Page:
There are many ocean polluters, including plastics that Spence calls “a huge problem.” Then, there are chemicals from runoff from land. “An invisible one is a noise, yet it is also extremely impactful since sound travels very well underwater and marine animals use sound to communicate and navigate.”
“Hot tub of despair” is a lake under the ocean, in the gulf of Mexico. It is highly concentrated with salt and has dissolved methane. Any creature that enters dies.
There are perfectly-preserved shipwrecks from ancient Greece preserved at the bottom of the Black Sea. The water is so deep that it becomes anoxic (oxygen free), which preserves organic materials like wood.
Shipwrecks are cool, but I find the phenomenon a little disturbing, since there is probably no life down there.
Having said that, Spence added that she likes to frame problems with the positive side of solutions. “When people feel hopeless or helpless, they may make short-sighted decisions, so it is important to maintain hope,” she said.
“We are currently at the start of the UN Decade of Ocean Science for Sustainable Development. Globally, scientists, policymakers, and creatives are coming together to discuss the best ways to respect, protect, and work with ocean systems. We are looking for win-win solutions that recognize humans are not just actors but members of ocean ecosystems. We need to remember that just as humans can be the problem, we can also be the solution. And we need to be practical about it.”
Increasing concentrations of atmospheric carbon dioxide (CO2) lead to higher concentrations of dissolved CO2 in surface seawater. This results in ocean acidification, which may affect the growth of the photosynthetic phytoplankton that form the basis of marine food webs.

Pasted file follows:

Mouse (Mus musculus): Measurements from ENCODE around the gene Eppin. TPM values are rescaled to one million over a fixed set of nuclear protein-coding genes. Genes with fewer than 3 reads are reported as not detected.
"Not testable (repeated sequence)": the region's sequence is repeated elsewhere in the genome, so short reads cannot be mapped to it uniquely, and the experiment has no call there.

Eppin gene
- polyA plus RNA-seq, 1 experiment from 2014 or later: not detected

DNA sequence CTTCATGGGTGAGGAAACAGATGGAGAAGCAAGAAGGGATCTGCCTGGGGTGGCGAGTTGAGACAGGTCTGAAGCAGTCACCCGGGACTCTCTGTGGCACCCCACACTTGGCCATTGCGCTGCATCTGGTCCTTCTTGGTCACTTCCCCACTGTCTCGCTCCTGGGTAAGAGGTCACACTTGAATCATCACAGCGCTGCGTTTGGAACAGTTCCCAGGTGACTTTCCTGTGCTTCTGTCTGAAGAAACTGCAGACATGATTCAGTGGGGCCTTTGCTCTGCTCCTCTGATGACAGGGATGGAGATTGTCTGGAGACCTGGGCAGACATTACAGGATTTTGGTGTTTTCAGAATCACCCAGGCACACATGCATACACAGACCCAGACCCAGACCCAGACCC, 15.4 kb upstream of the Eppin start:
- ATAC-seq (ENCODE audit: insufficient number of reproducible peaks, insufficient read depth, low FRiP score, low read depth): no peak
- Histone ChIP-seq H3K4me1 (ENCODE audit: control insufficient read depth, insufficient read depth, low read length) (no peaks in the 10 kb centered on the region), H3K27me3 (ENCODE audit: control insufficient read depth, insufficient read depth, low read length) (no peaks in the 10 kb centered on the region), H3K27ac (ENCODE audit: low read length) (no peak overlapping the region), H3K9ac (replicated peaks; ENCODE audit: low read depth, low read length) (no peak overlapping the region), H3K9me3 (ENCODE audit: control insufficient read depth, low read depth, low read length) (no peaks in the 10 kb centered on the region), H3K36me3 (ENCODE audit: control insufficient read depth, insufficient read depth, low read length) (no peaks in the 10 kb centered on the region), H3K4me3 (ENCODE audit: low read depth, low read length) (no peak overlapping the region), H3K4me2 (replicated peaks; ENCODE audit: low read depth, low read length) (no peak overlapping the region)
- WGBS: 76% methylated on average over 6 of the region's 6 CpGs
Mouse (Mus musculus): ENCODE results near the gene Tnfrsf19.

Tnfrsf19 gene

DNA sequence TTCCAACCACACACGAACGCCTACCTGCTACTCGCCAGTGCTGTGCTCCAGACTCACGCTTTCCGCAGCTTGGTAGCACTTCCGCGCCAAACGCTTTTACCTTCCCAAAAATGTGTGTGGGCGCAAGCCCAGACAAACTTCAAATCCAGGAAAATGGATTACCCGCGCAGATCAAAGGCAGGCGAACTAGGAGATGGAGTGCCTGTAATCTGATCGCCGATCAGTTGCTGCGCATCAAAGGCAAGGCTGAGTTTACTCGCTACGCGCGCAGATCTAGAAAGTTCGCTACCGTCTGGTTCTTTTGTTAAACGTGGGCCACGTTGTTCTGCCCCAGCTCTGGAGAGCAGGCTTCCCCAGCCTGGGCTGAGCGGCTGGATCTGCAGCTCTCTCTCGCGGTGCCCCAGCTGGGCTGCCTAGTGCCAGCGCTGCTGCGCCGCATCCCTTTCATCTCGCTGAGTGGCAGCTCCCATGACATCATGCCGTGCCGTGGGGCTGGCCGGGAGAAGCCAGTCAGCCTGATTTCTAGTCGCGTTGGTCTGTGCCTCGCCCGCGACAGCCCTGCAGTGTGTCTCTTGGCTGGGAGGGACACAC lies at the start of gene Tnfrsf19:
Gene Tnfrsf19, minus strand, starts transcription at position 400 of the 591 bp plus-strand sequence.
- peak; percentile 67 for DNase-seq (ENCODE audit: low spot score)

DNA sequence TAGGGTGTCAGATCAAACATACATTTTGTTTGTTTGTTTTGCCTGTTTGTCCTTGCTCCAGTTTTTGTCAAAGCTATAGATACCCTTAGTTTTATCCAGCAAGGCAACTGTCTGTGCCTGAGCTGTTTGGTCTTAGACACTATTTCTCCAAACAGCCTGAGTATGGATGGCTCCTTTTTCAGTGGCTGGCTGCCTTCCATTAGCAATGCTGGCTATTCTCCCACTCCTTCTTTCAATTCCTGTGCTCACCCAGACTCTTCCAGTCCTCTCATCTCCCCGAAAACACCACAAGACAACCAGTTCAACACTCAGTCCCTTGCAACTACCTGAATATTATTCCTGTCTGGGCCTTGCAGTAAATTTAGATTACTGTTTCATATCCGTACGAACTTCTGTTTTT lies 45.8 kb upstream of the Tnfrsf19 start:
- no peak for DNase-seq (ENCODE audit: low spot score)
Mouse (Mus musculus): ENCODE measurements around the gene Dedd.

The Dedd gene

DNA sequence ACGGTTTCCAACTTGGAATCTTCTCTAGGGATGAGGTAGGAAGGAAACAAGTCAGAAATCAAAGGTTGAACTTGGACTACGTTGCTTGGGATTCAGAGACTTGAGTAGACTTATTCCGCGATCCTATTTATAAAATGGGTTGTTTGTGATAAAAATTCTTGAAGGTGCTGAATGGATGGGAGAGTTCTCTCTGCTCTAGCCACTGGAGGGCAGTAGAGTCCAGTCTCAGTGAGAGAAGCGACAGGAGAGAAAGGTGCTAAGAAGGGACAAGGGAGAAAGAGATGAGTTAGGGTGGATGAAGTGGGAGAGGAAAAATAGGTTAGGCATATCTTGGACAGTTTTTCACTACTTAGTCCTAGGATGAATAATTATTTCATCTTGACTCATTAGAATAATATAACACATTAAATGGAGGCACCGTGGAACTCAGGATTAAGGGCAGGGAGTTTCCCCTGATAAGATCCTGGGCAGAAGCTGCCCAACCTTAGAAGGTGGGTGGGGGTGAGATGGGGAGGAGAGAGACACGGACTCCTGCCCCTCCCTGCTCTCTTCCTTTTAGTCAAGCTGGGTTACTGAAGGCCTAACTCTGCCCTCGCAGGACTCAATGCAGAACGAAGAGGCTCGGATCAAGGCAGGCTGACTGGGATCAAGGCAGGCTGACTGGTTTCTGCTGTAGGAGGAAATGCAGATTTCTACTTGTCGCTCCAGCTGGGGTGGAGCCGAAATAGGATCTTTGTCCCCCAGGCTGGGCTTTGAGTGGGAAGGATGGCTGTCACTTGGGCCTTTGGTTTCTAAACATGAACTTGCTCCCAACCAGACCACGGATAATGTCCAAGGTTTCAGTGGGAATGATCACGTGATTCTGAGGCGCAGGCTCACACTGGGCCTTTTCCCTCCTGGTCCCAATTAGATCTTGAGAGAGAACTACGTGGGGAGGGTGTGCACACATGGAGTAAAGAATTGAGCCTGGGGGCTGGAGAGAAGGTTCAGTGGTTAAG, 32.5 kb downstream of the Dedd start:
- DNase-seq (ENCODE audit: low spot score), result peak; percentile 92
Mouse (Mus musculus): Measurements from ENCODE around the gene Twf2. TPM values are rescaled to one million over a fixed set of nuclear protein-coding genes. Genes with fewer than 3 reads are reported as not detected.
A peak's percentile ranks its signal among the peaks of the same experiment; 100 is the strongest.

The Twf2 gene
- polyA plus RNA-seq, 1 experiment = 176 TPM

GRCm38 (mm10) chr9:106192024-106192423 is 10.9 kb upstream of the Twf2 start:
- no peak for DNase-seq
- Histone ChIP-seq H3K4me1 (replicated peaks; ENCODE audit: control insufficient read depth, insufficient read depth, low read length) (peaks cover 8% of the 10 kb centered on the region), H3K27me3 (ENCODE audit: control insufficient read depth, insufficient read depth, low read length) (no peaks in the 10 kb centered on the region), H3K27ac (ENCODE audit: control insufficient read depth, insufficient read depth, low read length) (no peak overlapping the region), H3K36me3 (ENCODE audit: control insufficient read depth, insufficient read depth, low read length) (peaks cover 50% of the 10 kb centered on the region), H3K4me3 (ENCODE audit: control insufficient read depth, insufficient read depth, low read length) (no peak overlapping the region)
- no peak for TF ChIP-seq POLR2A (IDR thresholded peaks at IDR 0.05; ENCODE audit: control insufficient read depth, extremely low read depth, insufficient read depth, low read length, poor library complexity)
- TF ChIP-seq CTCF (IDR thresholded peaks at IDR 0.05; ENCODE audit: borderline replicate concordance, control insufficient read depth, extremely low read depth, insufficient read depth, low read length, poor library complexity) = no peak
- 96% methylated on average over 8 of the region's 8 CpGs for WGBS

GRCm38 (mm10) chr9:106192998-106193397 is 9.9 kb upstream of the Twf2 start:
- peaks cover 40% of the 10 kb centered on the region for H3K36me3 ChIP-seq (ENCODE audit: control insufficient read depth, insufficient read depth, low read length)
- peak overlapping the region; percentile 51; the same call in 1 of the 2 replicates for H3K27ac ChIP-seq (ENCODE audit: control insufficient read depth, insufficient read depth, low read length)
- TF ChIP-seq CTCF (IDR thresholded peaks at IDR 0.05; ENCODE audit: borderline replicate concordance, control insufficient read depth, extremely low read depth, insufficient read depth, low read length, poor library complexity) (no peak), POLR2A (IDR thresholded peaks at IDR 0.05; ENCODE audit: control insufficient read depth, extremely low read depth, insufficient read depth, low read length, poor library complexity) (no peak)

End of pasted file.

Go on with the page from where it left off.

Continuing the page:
So, total marine ecosystem collapse due to greenhouse emissions, the ocean produces more than half of the oxygen on earth, so that doesn’t bode well for us.
I tell new scuba divers this: The ocean doesn’t care about you. It’s not actively trying to kill you. But it will do a lot of things on its own that will absolutely kill you if you’re not prepared and paying attention.
I realize this could apply to any natural environment but it feels much more apt when talking about the ocean. One wave that you weren’t prepared for can make your day pretty bad. For the ocean it’s just business as usual.
This story is corroborated by the survivors. During one of the world wars, a ship was sunk and 11 survivors clung to a lifeboat until one of them was dragged down into the abyss by a “cephalopod”. If he wasn’t killed by the animal’s beak, he would have died a horrific pressure death while the cephalopod probably rapidly descended with it’s life prey. It’s not possible to say which species this cephalopod belonged to, but the Giant Squid and Colossal Squid are the largest and heaviest known so far. And some scientists speculate there might lurk an even more massive species of cephalopods deep down in the ocean.
And whenever you sail by boat and look down into the deep blue darkness of the ocean, remember that the probability will never be zero to be suddenly grabbed by one and dragged down into the total darkness, dying a horrible, horrible death.
Spence has an example of one win-win solution which has to do with noise from boat motors. “The noise is not the purpose of the motor. It is a byproduct of energy lost in the form of sound. Reducing that sound at the source improves motor efficiency and reduces environmental impact.”
The Gulf Stream is created by the melting of ice from the north polar ice cap. That ice cap is rapidly disintegrating. Once it’s gone, the Gulf Stream is gone. Once the Gulf Stream is gone, the weather pattern for the whole northern hemisphere dramatically changes.